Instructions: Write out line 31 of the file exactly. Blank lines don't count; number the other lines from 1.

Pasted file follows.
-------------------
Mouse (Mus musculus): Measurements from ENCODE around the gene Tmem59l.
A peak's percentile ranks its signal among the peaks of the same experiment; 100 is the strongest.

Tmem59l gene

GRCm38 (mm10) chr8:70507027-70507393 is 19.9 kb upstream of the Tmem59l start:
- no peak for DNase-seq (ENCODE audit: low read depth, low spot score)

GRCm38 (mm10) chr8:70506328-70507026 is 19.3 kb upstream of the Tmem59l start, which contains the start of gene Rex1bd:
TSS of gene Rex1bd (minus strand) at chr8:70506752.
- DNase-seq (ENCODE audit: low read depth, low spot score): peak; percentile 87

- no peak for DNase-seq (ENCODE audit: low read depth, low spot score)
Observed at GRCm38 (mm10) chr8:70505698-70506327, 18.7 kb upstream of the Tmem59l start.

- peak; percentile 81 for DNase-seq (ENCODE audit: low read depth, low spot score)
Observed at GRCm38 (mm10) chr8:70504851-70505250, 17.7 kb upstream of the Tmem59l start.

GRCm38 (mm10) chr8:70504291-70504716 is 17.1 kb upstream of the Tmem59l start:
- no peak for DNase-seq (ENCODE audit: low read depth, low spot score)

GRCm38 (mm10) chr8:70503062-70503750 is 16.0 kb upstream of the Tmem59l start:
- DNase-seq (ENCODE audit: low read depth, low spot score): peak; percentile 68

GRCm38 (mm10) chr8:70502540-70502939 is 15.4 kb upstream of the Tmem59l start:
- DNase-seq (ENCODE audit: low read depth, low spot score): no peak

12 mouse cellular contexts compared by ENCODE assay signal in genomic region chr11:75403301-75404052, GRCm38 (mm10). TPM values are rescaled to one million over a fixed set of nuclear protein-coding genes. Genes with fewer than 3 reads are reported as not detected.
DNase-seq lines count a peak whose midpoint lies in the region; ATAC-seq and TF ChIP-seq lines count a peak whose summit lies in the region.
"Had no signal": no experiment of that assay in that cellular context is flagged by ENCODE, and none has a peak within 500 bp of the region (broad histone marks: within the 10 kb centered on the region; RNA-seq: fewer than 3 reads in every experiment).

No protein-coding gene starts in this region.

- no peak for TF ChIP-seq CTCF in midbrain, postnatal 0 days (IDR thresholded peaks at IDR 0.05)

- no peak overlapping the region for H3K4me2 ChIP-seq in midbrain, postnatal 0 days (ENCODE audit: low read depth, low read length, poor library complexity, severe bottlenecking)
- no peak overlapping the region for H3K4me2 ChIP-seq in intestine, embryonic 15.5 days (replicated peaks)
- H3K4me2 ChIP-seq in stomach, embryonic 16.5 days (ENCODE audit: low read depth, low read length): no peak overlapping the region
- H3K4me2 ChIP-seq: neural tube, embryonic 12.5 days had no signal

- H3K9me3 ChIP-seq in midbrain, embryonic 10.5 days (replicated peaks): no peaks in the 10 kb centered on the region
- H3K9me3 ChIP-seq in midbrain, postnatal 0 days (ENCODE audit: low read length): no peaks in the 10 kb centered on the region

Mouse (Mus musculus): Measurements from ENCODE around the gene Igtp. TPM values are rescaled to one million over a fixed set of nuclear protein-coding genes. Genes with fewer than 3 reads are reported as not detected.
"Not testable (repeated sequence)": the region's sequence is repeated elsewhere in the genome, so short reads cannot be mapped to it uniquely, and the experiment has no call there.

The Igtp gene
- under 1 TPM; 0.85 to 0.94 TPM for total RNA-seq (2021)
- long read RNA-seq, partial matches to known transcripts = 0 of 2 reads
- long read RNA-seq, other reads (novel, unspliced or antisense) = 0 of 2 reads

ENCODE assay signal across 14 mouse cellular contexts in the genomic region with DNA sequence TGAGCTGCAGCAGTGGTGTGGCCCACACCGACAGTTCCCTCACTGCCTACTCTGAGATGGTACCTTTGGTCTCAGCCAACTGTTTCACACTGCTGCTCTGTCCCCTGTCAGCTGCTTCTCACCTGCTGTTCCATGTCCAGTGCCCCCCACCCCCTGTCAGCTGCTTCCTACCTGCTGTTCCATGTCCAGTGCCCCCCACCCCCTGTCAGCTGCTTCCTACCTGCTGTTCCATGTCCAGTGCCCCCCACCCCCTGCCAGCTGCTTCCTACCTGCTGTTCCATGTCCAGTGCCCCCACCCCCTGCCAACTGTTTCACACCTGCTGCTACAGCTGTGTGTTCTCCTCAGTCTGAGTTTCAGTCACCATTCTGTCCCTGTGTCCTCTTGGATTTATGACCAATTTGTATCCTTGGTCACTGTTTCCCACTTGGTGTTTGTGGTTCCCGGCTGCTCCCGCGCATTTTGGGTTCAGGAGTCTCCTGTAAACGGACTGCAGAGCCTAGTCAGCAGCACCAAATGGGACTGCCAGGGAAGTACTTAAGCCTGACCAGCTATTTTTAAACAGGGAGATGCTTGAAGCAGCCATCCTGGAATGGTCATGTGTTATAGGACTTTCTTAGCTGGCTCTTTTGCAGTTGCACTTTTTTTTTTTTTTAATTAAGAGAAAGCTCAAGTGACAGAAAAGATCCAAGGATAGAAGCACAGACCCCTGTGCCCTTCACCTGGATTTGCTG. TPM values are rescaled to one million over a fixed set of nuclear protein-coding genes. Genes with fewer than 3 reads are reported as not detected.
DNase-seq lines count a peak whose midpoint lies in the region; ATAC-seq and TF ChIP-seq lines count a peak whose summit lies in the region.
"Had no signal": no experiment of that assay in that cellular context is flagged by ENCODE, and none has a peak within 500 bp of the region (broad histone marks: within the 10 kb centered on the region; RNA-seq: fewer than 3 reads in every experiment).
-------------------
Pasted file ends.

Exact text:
"Not testable (repeated sequence)": the region's sequence is repeated elsewhere in the genome, so short reads cannot be mapped to it uniquely, and the experiment has no call there.